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Americans drink a lot of coffee. Back in 2020, something called the National Coffee Association found that 70 percent of Americans drink coffee at least once a week, and that more than 62 percent of Americans drink coffee at least once per day. Wow! Start with 330 million total Americans, delete the approximately 125 million who do not drink coffee every day, then multiply by 365 days in a year. Then, then, take the 26 million or so people who don't drink coffee once per day but do drink coffee once per week, and multiply by 52. Then add the coffee consumed by the first group and the coffee consumed by the second group. What do you get? You get a buttload of coffee, is what you get.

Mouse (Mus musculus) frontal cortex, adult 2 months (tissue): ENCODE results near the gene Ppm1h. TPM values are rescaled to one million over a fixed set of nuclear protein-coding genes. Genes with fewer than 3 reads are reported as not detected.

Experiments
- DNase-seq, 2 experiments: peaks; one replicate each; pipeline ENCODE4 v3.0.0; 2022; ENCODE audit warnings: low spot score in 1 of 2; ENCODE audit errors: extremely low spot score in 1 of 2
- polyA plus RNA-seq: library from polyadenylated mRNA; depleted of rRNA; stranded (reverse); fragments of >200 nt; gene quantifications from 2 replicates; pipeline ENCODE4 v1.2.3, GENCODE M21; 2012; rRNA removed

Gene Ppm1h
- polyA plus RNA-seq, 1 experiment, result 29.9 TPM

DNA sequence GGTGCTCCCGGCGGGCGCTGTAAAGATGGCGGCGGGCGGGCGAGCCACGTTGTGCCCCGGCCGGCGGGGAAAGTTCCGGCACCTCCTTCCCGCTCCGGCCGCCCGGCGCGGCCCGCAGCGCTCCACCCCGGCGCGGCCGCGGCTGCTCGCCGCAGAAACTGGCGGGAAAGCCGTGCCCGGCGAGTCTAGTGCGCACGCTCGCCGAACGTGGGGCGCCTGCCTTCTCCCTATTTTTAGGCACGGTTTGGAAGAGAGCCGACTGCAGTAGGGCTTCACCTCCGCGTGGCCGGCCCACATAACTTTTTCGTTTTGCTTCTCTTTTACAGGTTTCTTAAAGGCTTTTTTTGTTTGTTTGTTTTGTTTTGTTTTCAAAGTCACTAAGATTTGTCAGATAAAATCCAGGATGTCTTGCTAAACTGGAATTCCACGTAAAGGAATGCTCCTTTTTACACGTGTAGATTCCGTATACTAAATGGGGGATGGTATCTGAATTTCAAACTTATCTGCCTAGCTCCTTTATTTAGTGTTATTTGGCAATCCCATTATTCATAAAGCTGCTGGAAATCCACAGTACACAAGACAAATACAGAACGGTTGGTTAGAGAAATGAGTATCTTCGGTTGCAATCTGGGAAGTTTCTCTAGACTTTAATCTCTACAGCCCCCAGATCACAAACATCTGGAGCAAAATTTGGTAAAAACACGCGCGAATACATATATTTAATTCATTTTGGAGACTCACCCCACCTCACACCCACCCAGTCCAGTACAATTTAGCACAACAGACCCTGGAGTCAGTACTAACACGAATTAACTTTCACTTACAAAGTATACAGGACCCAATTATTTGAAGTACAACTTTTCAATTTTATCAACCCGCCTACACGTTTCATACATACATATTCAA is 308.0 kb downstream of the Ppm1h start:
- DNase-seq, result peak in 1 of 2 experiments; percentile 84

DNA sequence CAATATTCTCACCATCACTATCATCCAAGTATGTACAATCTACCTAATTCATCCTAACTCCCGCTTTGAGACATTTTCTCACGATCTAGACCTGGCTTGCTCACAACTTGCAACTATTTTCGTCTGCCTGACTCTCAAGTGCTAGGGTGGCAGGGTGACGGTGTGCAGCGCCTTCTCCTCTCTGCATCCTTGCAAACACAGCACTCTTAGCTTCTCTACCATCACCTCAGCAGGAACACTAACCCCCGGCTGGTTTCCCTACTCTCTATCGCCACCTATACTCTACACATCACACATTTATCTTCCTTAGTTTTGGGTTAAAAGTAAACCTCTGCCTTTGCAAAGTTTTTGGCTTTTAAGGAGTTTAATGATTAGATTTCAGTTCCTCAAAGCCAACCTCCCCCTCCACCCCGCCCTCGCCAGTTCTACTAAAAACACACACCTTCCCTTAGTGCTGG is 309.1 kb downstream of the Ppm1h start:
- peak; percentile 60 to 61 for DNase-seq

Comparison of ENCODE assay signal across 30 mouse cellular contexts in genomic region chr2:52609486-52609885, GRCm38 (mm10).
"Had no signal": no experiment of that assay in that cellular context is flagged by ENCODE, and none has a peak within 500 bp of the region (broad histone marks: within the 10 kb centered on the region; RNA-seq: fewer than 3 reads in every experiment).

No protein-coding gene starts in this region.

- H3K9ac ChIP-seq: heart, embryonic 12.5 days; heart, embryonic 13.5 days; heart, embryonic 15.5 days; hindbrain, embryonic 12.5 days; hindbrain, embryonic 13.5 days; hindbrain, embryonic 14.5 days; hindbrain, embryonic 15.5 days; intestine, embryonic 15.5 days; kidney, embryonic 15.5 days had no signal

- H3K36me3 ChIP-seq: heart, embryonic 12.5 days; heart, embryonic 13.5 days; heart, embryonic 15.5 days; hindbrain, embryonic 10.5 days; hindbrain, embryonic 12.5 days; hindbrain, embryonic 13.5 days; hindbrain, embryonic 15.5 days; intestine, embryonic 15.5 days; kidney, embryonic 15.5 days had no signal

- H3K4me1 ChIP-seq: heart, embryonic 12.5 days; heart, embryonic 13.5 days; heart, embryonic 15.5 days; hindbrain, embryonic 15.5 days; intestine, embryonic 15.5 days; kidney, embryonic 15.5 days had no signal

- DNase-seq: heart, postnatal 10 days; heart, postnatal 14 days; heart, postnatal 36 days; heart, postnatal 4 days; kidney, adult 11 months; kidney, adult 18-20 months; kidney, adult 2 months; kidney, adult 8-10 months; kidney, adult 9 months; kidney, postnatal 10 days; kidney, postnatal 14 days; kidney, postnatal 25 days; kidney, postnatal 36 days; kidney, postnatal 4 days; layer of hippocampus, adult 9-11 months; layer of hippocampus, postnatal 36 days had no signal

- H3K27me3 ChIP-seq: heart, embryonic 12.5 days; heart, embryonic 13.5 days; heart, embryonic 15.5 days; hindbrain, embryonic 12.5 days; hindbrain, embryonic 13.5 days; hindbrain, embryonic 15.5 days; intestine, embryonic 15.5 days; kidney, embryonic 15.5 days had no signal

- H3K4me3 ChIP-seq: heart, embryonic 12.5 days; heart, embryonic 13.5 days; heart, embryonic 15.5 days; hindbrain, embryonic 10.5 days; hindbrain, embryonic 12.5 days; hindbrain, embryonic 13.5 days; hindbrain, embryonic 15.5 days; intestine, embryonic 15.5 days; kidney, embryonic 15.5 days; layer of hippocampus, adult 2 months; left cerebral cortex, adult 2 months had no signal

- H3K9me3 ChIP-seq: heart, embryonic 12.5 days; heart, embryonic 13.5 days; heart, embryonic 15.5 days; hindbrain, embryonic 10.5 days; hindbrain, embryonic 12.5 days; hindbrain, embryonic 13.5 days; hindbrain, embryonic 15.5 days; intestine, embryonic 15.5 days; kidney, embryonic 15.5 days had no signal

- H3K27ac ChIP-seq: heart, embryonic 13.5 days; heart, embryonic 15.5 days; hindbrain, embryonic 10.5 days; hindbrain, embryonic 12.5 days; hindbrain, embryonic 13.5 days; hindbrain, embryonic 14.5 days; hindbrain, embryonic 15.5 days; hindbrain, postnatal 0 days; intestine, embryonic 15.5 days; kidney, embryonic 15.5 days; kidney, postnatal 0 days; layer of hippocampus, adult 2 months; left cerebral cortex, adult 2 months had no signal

In the northern hemisphere of our great planet, meteorological summer runs from June 1 to August 31. Math tells us that daily drinkers and weekly drinkers consume one-fourth of their yearly total of coffee beverages during the summer months. Would it disturb you to learn that of the approximately 18.7 billion coffee beverages consumed by Americans on summer mornings, almost none of them are the correct coffee beverage for summer?

This is because Americans by and large do not make a regular habit of consuming coffee granita, and even less so at breakfast, even when the hot and humid weather of summer absolutely demands it. Granita di caffè, as it is known in Sicily, where they enjoy it at all hours of the day and year-round, is delicious frozen coffee, served at the icy temperature and with the delightful fine-shaved texture of sorbet. It is the perfect caffeine delivery method for a sweltering summer morning, and yet if you go to your local coffee shop tomorrow and attempt to order one coffee granita, they will give you a confused look and offer you something else, something far less suited to the moment. Terrible.